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Christine is put into the spotlight when temperamental diva La Carlotta walks out in the middle of a dress rehearsal. The Phantom is captivated by her performance and devotes himself to casting his protege as the opera's next star. Christine soon finds herself courted by Vicompte Raoul de Chagny. This enrages the Phantom.
Musical Romantic - This is an almost entirely sung-through musical romantic drama.
Those expecting horror will be disappointed, for this is a date
movie/love story all the way. Those who do not take too well to
nearly nonstop singing--and especially those who who don't like
Andrew Lloyd Webber's music--should be forewarned.
PROFANITY: 4 miscellaneous profanities SEX/NUDITY: Some caresses and sensual dancing; brief nonsexual nudity. VIOLENCE: Hangings and attempted hangings; a swordfight. DRUGS/ALCOHOL: Alcohol and tobacco. ACTION: Chases and swordfighting. COMEDY: Some comic lines and situations.
The above rating is an average of the critic reviews below.
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Berardinelli, Internet CriticFull Review Average The film, like the stage show, contains one great baroque theme and a lot of unmemorable drivel. If you are partial to Lloyd Webber's style, you will at least find "The Phantom of the Opera" palatable. If not, then this will be an endurance contest. This isn't really a film that needs reviewing. Going in, most viewers will know what to expect, and Schumacher's unchallenging style delivers without frills. For some, this will be a new way to enjoy a favorite musical. But for those like me, it's a mostly tedious way to kill 140 minutes.
Roger EbertFull Review Good I am recommending a movie that I do not seem to like very much. But part of the pleasure of moviegoing is pure spectacle -- of just sitting there and looking at great stuff and knowing it looks terrific. There wasn't much Schumacher could have done with the story or the music he was handed, but in the areas over which he held sway, he has triumphed. This is such a fabulous production that by recasting two of the three leads and adding some better songs it could have been, well, great.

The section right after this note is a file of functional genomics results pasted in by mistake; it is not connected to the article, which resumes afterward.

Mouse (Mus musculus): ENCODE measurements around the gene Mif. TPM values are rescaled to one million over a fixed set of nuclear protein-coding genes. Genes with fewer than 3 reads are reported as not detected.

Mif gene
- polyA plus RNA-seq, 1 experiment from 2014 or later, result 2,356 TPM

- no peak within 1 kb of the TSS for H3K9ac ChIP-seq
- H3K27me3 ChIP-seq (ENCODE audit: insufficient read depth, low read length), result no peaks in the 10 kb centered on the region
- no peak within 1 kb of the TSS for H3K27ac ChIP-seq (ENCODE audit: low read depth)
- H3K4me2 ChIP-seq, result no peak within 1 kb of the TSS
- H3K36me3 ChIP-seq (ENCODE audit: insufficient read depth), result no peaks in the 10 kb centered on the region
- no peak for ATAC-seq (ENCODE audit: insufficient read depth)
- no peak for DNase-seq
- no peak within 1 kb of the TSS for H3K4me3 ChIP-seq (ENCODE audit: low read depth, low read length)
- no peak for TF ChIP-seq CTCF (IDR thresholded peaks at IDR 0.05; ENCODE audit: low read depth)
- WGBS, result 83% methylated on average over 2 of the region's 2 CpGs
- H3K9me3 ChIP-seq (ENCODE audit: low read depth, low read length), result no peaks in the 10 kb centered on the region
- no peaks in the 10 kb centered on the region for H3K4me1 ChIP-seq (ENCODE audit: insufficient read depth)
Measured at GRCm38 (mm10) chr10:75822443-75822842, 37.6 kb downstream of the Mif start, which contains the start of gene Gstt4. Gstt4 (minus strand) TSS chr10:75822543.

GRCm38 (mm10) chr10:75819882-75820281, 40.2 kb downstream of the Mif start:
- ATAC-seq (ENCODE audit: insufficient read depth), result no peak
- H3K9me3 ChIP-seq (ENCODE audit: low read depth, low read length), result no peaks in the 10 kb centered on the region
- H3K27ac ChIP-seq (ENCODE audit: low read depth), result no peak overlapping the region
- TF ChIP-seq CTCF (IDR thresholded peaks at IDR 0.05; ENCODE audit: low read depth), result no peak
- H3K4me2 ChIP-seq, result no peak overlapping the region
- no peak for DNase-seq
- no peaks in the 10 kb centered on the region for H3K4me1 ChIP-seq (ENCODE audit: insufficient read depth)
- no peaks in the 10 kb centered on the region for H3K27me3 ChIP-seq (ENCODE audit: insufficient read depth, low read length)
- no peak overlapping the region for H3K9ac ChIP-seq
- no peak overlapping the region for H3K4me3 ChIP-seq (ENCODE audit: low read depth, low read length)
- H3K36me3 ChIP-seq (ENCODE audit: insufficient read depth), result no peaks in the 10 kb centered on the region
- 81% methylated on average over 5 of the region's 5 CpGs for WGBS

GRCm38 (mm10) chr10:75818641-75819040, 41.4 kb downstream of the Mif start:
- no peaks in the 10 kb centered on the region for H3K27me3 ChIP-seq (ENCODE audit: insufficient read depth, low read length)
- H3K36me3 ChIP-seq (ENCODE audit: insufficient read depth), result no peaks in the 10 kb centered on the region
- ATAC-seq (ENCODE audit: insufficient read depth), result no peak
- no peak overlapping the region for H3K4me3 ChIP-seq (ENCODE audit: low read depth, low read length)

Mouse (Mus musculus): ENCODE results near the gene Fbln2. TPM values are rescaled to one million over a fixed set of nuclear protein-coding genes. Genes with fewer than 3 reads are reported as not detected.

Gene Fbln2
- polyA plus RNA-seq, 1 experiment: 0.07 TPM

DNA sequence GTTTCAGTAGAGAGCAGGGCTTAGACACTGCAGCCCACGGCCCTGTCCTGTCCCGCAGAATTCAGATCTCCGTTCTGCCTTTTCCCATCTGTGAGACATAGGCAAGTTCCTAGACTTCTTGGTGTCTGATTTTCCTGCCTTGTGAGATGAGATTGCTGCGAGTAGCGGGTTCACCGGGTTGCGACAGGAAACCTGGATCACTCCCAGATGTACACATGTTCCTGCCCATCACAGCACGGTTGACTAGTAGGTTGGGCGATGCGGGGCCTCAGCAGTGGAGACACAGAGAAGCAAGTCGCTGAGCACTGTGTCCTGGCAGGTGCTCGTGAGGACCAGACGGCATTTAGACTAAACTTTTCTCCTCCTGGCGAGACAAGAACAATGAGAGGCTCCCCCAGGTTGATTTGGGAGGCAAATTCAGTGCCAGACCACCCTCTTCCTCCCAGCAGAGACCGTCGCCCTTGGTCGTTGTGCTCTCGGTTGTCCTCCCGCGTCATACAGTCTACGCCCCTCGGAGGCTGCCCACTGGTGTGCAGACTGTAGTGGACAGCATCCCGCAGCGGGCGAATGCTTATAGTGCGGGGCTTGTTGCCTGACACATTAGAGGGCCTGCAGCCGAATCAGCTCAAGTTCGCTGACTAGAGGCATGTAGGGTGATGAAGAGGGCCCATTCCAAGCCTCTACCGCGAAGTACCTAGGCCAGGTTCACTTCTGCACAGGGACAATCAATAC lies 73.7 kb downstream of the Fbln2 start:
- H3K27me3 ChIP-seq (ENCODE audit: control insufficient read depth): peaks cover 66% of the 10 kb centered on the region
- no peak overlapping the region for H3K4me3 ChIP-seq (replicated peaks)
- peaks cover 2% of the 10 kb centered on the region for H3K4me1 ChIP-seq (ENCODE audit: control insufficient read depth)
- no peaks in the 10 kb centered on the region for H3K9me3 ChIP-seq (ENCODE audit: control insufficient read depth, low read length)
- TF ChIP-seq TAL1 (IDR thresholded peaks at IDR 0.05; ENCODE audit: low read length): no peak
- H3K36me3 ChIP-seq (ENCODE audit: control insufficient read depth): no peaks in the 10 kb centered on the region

USA TodayFull Review Good Those who enjoyed Andrew Lloyd Webber's "The Phantom of the Opera" on stage surely will like the movie version. And even audiences who are not familiar with the production — one of musical theater's biggest successes since its Broadway debut in 1988 — might be drawn to the slightly more contemporary-sounding and sumptuously staged movie. For those whose primary experience with musicals is on the screen, this melodramatic tale with the familiar soundtrack should hold substantial appeal.
Note: The rating
above is our interpretation of what the critic would give this movie based on
their review. We are not affiliated with these critic's in any way.
OPINION OVERVIEW The following is the original "What's Worth
Watching" write-up for this movie.
We collected 139 moviegoer opinions. WOW! These are some GREAT OPINIONS! Lots of "Fantastic" opinions and virtually no low opinions. You can't get much better than that. I HIGHLY RECOMMEND "THE PHANTOM OF THE OPERA"!
Considering the type of movie this is ("an almost entirely sung-through musical romantic drama") it's apparent that moviegoers knew exactly what they were going to get and enjoyed it. Needless to say, my recommendation ONLY applies to those who enjoy this type of movie.
His voice calls to her, nurturing her extraordinary talents from the shadows of the opera house where innocent chorus girl Christine Daae (EMMY ROSSUM) makes her home. Only ballet mistress Madame Giry (MIRANDA RICHARDSON) knows that Christine's mysterious "Angel of Music" is actually the Phantom (GERARD BUTLER), a disfigured musical genius who haunts the catacombs of the theatre, terrifying the ensemble of artists who live and work there.
When temperamental diva La Carlotta (MINNIE DRIVER) walks out in the middle of a dress rehearsal for the company's latest production, the theatre's eager new managers (SIMON CALLOW and CIARAN HINDS) have no choice but to thrust Christine into the spotlight.
Her mesmerizing opening night performance captivates both the audience and the Phantom, who devotes himself to casting his protégé as the opera's next star. But he is not the only powerful man to be awed by the young soprano, as Christine soon finds herself courted by the theatre's wealthy patron, the Vicompte Raoul de Chagny (PATRICK WILSON).
Though she is enthralled by her charismatic mentor, Christine is undeniably drawn to the dashing Raoul, enraging the Phantom and setting the stage for a dramatic crescendo in which soaring passions, fierce jealousies and obsessive love threaten to drive the fated lovers past the point of no return.